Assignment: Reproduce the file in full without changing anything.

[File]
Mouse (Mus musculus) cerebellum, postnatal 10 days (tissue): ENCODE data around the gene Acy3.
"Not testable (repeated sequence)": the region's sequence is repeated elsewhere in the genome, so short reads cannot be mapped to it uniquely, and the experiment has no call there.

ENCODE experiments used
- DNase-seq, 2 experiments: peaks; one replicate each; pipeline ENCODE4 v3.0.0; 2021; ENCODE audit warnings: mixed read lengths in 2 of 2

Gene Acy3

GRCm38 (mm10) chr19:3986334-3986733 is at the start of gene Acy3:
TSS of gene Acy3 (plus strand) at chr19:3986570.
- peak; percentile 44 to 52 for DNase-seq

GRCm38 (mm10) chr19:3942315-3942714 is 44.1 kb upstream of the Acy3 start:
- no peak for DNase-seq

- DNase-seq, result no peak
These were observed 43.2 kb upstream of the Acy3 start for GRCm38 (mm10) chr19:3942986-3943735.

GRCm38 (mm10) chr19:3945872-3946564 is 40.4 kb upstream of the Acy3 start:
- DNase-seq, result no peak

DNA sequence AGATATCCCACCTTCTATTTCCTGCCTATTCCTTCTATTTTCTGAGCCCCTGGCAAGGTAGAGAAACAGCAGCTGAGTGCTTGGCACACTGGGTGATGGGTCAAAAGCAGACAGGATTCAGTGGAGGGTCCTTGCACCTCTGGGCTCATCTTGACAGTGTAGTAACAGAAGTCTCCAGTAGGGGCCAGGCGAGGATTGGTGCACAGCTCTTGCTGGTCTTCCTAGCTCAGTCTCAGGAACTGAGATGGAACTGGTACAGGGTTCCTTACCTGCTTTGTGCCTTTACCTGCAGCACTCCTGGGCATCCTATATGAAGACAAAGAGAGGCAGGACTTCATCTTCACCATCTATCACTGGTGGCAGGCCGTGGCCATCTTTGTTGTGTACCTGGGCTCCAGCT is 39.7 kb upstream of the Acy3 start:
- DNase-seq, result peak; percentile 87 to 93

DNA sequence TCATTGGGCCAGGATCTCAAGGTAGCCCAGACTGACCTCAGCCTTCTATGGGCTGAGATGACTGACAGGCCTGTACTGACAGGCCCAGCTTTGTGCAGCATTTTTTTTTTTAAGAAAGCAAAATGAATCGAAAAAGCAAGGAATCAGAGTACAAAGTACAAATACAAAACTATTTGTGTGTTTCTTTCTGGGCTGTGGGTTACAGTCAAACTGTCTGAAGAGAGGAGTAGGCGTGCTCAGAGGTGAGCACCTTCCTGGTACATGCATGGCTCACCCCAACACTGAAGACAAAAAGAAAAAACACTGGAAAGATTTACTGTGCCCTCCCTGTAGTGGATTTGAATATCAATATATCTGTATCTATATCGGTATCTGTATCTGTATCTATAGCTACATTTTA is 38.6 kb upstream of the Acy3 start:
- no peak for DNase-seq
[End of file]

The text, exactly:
Mouse (Mus musculus) cerebellum, postnatal 10 days (tissue): ENCODE data around the gene Acy3.
"Not testable (repeated sequence)": the region's sequence is repeated elsewhere in the genome, so short reads cannot be mapped to it uniquely, and the experiment has no call there.

ENCODE experiments used
- DNase-seq, 2 experiments: peaks; one replicate each; pipeline ENCODE4 v3.0.0; 2021; ENCODE audit warnings: mixed read lengths in 2 of 2

Gene Acy3

GRCm38 (mm10) chr19:3986334-3986733 is at the start of gene Acy3:
TSS of gene Acy3 (plus strand) at chr19:3986570.
- peak; percentile 44 to 52 for DNase-seq

GRCm38 (mm10) chr19:3942315-3942714 is 44.1 kb upstream of the Acy3 start:
- no peak for DNase-seq

- DNase-seq, result no peak
These were observed 43.2 kb upstream of the Acy3 start for GRCm38 (mm10) chr19:3942986-3943735.

GRCm38 (mm10) chr19:3945872-3946564 is 40.4 kb upstream of the Acy3 start:
- DNase-seq, result no peak

DNA sequence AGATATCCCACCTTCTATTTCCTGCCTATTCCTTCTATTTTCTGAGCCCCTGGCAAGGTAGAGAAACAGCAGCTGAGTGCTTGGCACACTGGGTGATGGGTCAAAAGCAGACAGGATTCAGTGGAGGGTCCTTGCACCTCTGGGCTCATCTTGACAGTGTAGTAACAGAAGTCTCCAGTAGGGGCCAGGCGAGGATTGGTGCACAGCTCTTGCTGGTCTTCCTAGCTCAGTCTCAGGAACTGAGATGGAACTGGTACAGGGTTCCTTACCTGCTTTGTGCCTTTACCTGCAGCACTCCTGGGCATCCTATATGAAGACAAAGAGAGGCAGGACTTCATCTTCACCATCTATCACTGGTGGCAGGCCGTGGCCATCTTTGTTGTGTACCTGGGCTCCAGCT is 39.7 kb upstream of the Acy3 start:
- DNase-seq, result peak; percentile 87 to 93

DNA sequence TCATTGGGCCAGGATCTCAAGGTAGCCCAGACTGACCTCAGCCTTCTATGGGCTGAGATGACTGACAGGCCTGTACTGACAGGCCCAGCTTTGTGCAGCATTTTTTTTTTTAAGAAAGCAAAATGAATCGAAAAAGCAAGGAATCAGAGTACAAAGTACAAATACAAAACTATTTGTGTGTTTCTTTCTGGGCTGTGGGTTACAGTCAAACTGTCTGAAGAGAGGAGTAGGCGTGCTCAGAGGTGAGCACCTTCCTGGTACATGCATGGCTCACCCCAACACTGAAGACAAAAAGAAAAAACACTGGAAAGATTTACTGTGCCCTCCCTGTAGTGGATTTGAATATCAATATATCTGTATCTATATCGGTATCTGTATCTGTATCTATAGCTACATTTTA is 38.6 kb upstream of the Acy3 start:
- no peak for DNase-seq